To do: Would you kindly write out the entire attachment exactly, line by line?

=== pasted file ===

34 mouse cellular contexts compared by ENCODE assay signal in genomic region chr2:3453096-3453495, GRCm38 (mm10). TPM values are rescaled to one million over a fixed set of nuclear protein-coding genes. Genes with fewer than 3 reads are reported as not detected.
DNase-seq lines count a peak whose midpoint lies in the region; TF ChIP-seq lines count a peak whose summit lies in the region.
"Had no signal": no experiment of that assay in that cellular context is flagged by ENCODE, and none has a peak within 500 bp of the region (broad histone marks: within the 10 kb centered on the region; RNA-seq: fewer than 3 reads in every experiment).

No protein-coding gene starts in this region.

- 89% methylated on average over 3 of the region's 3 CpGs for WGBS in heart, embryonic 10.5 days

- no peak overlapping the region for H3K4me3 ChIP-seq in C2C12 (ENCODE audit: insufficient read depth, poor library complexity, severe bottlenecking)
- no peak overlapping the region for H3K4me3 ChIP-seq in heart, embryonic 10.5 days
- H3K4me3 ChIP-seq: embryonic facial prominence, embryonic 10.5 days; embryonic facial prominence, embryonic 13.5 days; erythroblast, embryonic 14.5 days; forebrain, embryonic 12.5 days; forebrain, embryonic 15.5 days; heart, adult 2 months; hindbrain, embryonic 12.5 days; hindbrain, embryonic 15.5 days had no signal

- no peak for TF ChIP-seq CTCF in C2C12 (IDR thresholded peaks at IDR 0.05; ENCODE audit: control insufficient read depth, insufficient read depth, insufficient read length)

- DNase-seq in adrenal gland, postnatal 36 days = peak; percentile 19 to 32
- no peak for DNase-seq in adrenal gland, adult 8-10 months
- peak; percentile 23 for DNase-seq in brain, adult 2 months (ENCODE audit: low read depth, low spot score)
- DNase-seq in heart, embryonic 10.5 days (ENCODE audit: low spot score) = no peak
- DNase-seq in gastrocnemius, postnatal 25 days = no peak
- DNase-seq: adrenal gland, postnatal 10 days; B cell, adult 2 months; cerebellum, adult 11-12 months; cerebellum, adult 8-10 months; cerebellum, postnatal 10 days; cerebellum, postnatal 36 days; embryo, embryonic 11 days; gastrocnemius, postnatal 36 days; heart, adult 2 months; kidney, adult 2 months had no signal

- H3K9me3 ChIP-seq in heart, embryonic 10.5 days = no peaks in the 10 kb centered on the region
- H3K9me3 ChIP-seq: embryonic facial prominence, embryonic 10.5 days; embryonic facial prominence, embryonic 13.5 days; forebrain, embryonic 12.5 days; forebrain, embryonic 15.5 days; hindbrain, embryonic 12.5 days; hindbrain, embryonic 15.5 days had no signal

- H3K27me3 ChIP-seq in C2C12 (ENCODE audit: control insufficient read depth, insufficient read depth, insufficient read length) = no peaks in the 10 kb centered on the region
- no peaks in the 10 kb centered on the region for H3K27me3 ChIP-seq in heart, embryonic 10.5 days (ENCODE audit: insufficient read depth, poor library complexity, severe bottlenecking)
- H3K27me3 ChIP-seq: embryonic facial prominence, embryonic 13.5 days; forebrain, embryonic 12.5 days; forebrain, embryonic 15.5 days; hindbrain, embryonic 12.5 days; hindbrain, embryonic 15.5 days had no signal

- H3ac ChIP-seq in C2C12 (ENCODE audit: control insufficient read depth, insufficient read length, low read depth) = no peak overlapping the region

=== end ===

34 mouse cellular contexts compared by ENCODE assay signal in genomic region chr2:3453096-3453495, GRCm38 (mm10). TPM values are rescaled to one million over a fixed set of nuclear protein-coding genes. Genes with fewer than 3 reads are reported as not detected.
DNase-seq lines count a peak whose midpoint lies in the region; TF ChIP-seq lines count a peak whose summit lies in the region.
"Had no signal": no experiment of that assay in that cellular context is flagged by ENCODE, and none has a peak within 500 bp of the region (broad histone marks: within the 10 kb centered on the region; RNA-seq: fewer than 3 reads in every experiment).

No protein-coding gene starts in this region.

- 89% methylated on average over 3 of the region's 3 CpGs for WGBS in heart, embryonic 10.5 days

- no peak overlapping the region for H3K4me3 ChIP-seq in C2C12 (ENCODE audit: insufficient read depth, poor library complexity, severe bottlenecking)
- no peak overlapping the region for H3K4me3 ChIP-seq in heart, embryonic 10.5 days
- H3K4me3 ChIP-seq: embryonic facial prominence, embryonic 10.5 days; embryonic facial prominence, embryonic 13.5 days; erythroblast, embryonic 14.5 days; forebrain, embryonic 12.5 days; forebrain, embryonic 15.5 days; heart, adult 2 months; hindbrain, embryonic 12.5 days; hindbrain, embryonic 15.5 days had no signal

- no peak for TF ChIP-seq CTCF in C2C12 (IDR thresholded peaks at IDR 0.05; ENCODE audit: control insufficient read depth, insufficient read depth, insufficient read length)

- DNase-seq in adrenal gland, postnatal 36 days = peak; percentile 19 to 32
- no peak for DNase-seq in adrenal gland, adult 8-10 months
- peak; percentile 23 for DNase-seq in brain, adult 2 months (ENCODE audit: low read depth, low spot score)
- DNase-seq in heart, embryonic 10.5 days (ENCODE audit: low spot score) = no peak
- DNase-seq in gastrocnemius, postnatal 25 days = no peak
- DNase-seq: adrenal gland, postnatal 10 days; B cell, adult 2 months; cerebellum, adult 11-12 months; cerebellum, adult 8-10 months; cerebellum, postnatal 10 days; cerebellum, postnatal 36 days; embryo, embryonic 11 days; gastrocnemius, postnatal 36 days; heart, adult 2 months; kidney, adult 2 months had no signal

- H3K9me3 ChIP-seq in heart, embryonic 10.5 days = no peaks in the 10 kb centered on the region
- H3K9me3 ChIP-seq: embryonic facial prominence, embryonic 10.5 days; embryonic facial prominence, embryonic 13.5 days; forebrain, embryonic 12.5 days; forebrain, embryonic 15.5 days; hindbrain, embryonic 12.5 days; hindbrain, embryonic 15.5 days had no signal

- H3K27me3 ChIP-seq in C2C12 (ENCODE audit: control insufficient read depth, insufficient read depth, insufficient read length) = no peaks in the 10 kb centered on the region
- no peaks in the 10 kb centered on the region for H3K27me3 ChIP-seq in heart, embryonic 10.5 days (ENCODE audit: insufficient read depth, poor library complexity, severe bottlenecking)
- H3K27me3 ChIP-seq: embryonic facial prominence, embryonic 13.5 days; forebrain, embryonic 12.5 days; forebrain, embryonic 15.5 days; hindbrain, embryonic 12.5 days; hindbrain, embryonic 15.5 days had no signal

- H3ac ChIP-seq in C2C12 (ENCODE audit: control insufficient read depth, insufficient read length, low read depth) = no peak overlapping the region